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    #1

    Suffer from

    Hi there,

    I am a bit confused about this word "suffer". I have always been using it with "from" after it, but there are plenty of examples that not all the time it is followed by "from".
    For example, I use it this way; I am suffering from a severe fever. Can I express it as "I am suffering a sever fever", if it is not followed by "from" sometimes?

    In addition, how can I usually distinguish that when needs "from" and when no need?

    Thanks.
    Last edited by UM Chakma; 03-May-2015 at 10:08. Reason: of replaced with about

  1. konungursvia's Avatar
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    #2

    Re: Suffer from

    Just use it with 'from' unless you mean it as a synonym for 'tolerate.' Example: I cannot suffer loud children.

  2. teechar's Avatar
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    #3

    Re: Suffer from

    Quote Originally Posted by konungursvia View Post
    Just use it with 'from' unless you mean it as a synonym for 'tolerate.' Example: I cannot suffer loud children.
    I don't agree.
    "suffer from" wouldn't really work in:
    - The currency suffered a setback after rallying for three weeks in a row.
    - Two police officers suffered minor injuries at the protest.
    - He suffered intense discomfort before eventually falling asleep.

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    #4

    Re: Suffer from

    Teechar, I appreciate your disagreement. By the way! as you've interfered, why don't you just answer my question, of course only if possible.

  3. konungursvia's Avatar
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    #5

    Re: Suffer from

    This is the same sense I intended to outline with tolerate; perhaps I should have listed undergo, receive and some more synonyms that also take the direct object.

  4. Charlie Bernstein's Avatar
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    #6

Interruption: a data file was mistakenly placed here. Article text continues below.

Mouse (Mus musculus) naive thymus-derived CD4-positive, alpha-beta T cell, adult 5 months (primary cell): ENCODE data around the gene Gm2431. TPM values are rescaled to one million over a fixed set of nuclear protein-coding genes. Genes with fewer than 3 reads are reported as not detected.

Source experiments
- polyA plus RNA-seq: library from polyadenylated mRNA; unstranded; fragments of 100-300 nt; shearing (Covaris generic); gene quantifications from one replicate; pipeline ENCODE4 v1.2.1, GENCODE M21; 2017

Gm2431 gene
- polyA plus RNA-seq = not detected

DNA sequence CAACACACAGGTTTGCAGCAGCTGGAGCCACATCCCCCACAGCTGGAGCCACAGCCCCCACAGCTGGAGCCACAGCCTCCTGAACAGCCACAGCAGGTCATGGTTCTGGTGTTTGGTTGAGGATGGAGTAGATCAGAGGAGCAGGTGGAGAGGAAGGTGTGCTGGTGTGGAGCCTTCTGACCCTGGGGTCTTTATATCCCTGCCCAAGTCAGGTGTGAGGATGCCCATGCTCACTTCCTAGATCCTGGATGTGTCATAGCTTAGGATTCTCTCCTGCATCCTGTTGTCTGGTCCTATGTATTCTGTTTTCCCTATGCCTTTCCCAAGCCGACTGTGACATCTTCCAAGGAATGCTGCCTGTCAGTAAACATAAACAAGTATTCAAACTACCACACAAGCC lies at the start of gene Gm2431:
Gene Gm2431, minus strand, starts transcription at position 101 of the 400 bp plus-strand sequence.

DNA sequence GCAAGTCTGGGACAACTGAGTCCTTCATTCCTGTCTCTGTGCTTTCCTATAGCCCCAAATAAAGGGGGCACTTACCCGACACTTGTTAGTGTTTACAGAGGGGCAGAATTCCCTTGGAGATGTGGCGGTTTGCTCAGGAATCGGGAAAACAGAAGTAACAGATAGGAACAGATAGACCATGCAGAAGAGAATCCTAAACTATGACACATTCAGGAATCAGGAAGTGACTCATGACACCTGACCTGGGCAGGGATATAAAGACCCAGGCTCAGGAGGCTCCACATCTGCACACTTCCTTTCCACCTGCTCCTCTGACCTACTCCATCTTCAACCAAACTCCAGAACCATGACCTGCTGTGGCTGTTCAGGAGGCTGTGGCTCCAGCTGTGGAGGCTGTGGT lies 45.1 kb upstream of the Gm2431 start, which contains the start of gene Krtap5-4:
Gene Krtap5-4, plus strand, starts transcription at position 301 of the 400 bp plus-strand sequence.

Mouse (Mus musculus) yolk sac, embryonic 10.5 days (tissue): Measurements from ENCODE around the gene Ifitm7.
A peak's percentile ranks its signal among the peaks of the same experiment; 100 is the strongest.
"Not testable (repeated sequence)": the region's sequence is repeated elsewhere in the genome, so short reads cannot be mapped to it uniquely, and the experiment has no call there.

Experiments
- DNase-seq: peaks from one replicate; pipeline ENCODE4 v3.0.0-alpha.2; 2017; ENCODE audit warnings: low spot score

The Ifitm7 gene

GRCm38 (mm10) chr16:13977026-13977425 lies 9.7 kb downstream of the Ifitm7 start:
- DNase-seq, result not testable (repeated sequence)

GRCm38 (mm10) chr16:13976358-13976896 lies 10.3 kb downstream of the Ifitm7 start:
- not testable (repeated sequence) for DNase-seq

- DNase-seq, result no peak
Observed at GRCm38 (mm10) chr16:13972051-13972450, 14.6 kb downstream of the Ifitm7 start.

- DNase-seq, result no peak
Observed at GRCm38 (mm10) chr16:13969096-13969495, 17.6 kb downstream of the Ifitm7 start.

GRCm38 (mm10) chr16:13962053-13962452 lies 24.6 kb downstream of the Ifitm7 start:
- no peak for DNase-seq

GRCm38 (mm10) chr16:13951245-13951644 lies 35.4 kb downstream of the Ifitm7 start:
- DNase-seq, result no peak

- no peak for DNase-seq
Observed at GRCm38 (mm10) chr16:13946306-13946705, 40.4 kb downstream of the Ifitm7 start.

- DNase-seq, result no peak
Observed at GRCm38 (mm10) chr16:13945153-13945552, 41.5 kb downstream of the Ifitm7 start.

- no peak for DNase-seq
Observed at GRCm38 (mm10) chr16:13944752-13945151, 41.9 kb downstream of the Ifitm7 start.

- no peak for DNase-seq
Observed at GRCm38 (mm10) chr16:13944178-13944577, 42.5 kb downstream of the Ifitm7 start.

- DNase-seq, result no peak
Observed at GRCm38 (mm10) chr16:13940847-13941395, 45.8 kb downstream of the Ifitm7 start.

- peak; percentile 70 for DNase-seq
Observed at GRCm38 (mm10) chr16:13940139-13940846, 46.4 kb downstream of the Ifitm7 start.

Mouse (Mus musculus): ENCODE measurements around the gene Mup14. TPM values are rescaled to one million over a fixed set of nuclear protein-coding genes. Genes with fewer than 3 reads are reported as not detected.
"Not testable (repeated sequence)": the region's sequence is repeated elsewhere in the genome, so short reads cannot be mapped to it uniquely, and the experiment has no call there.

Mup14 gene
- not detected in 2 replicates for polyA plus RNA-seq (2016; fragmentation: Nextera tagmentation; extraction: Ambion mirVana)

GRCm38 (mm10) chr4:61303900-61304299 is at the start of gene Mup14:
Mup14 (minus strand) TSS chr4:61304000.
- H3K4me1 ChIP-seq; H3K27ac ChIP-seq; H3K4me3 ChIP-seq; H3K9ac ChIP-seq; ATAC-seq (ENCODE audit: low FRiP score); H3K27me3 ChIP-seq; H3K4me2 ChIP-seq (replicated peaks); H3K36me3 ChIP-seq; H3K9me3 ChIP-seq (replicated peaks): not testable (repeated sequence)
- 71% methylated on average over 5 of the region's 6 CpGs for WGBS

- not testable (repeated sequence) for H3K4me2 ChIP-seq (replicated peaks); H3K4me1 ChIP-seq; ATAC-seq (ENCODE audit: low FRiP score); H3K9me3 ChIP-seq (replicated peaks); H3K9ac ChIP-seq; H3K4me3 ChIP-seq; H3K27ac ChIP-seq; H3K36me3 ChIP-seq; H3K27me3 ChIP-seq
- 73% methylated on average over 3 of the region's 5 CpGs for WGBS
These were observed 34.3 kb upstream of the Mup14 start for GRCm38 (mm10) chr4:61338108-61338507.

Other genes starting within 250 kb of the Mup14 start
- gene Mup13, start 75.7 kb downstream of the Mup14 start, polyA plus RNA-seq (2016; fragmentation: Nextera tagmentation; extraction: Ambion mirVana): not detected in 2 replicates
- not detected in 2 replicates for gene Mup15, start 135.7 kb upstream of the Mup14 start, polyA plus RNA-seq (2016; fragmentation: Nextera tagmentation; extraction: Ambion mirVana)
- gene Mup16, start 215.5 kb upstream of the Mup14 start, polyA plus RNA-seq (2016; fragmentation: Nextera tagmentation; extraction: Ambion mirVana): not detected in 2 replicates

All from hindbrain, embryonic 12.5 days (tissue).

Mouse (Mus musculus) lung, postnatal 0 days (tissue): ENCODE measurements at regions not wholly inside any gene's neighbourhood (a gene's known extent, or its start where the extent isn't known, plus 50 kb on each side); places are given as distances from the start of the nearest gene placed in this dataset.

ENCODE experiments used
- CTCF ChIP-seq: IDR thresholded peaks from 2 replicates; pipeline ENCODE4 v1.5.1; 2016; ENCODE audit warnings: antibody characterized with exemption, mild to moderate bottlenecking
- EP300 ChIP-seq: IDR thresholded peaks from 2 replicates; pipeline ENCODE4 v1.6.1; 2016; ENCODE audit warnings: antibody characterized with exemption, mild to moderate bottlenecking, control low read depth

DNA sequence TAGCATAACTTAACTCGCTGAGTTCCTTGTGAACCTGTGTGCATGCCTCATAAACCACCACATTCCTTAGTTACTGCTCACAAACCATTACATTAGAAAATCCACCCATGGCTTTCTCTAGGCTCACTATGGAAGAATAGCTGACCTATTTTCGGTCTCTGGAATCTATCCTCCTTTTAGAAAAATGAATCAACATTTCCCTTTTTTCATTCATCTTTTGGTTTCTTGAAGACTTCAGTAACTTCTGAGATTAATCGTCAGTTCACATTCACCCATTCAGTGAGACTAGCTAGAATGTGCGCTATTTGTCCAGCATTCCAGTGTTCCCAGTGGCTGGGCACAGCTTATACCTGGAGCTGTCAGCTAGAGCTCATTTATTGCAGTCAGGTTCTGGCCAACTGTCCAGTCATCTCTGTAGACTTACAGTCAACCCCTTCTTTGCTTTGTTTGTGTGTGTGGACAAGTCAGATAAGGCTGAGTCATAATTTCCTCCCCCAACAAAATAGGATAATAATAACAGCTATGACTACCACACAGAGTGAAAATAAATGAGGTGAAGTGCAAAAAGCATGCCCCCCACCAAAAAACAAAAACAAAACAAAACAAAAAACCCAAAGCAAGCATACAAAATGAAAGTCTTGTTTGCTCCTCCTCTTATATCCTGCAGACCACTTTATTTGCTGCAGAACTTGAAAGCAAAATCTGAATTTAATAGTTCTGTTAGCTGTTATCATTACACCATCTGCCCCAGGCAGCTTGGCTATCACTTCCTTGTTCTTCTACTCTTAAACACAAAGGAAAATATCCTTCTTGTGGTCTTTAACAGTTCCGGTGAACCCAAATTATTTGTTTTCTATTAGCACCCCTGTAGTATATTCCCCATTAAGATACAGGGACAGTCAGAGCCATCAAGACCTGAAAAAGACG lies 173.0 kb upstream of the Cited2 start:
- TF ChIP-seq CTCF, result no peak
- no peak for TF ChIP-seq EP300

Re: Suffer from

    Suffer is an ordinary verb and doesn't need from after it. It has two meanings. The primary meaning is "experience pain."

    When we follow it with from, we're describing the cause of the pain.

    "I am suffering terribly."
    "What are you suffering from?"
    "A toothache."

    Yes, you can say "I am suffering a severe fever." But be sure to spell severe correctly! Sever is a different word.
    I'm not a teacher. I speak American English. I've tutored writing at the University of Southern Maine and have done a good deal of copy editing and writing, occasionally for publication.

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    #7

    Re: Suffer from

    Quote Originally Posted by UM Chakma View Post
    Teechar, I appreciate your disagreement. By the way! as you've interfered, why don't you just answer my question, of course only if possible.
    There is no need for rudeness, UM Chakma. If you did not intend it to be rude, be aware that using "interfered" and "why don't you just answer my question?" certainly come across that way.
    Remember - if you don't use correct capitalisation, punctuation and spacing, anything you write will be incorrect.

  6. MikeNewYork's Avatar
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    #8

    Re: Suffer from

    Quote Originally Posted by UM Chakma View Post

    For example, I use it this way; I am suffering from a severe fever. Can I express it as "I am suffering a severe fever", if it is not followed by "from" sometimes?
    In my opinion, "suffering a severe fever" is far less common than "suffering from a severe fever".

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    #9

    Re: Suffer from

    OMG! I didn't mean to be rude at all. How can I act such a way when someone is trying to help me? I am terribly sorry about that! And thanks all, specially Emsr2d2 for correcting me. I always appreciate those who point out my mistakes. I still remember how Emsr2d2 inspired me to use right punctuation. This is why Usingenglish is much worthier. We learn not only English but also can have our mistakes corrected. Anyway! Thanks all.

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    #10

    Re: Suffer from

    Quote Originally Posted by UM Chakma View Post
    OMG! I didn't mean to be rude at all. How can I act such a way when someone is trying to help me? I am terribly sorry about that!
    Probably a vocab question rather than anything else, but do check out what interrupt means.

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